Friday, June 08, 2012

There Is No Dog, by Meg Rosoff

Imagine that God is nothing more than an adolescent boy.  He lies in bed for all hours of the day, dreams of having sex with every girl he can, and (every so often) happens to create a new species or a miracle when he feels like it.  Wouldn't that explain a lot?  God's plan seems unfathomable?  Maybe it's no more mysterious than a teenage boy's sloth! Crazy weather or other acts of god?  Maybe they're nothing more than that same boy's tantrums.  Assisted by an older and wiser adviser named Mr. B, and accompanied by his pet Eck (the last of its kind), this god (or "Bob" as his family calls him) is an oddest image of the Divine Spirit to date. 

In Rosoff's latest novel, she takes a turn to the silly, diving into territory probably most memorably explored by Douglas Adams.  Imagining God as a petulant, self-centered, moping boy is an amusing concept, but it's also a joke that wears thin quickly.  Rosoff apparently doesn't care much for adolescent boys (and holds them in pretty low esteem).  As a result, Bob isn't a very interesting character.  He's incapable of growth or depth.  Rather, the humor of the story pretty much depends upon his character having no personal growth at all!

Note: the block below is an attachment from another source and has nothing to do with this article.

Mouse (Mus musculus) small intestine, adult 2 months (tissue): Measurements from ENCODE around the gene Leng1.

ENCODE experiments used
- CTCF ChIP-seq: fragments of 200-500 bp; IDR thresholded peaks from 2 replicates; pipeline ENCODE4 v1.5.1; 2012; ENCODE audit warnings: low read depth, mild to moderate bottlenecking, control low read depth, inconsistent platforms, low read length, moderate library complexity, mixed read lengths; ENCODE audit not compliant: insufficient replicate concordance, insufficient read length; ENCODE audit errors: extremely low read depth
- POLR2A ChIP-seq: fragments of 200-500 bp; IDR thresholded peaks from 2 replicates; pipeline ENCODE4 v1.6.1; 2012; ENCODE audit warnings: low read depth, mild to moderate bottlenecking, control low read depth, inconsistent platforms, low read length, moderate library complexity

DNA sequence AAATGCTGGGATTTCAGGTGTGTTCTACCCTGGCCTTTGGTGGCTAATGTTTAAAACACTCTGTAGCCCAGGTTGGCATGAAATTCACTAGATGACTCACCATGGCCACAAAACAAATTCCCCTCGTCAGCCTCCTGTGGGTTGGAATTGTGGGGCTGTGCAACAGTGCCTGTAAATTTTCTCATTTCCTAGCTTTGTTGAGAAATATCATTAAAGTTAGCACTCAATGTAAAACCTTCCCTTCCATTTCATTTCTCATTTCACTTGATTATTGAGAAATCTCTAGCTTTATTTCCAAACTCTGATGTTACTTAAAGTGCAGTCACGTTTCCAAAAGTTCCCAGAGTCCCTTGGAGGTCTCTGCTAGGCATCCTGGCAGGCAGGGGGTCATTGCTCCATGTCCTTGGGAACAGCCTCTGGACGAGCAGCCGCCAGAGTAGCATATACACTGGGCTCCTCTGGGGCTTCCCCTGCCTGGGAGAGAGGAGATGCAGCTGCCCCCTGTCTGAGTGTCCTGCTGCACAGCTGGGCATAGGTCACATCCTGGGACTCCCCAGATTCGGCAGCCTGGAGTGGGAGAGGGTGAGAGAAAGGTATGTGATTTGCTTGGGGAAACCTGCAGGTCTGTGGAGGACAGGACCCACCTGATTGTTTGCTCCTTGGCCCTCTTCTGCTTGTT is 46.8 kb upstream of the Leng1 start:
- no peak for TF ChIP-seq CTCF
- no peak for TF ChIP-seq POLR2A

It's a literary dead end and thus the story stagnates.  To move at all, Rosoff relies upon ever-increasing levels of absurdity, which left me wondering what the point of the story was.  What do we really learn from finding out that fish can fly?

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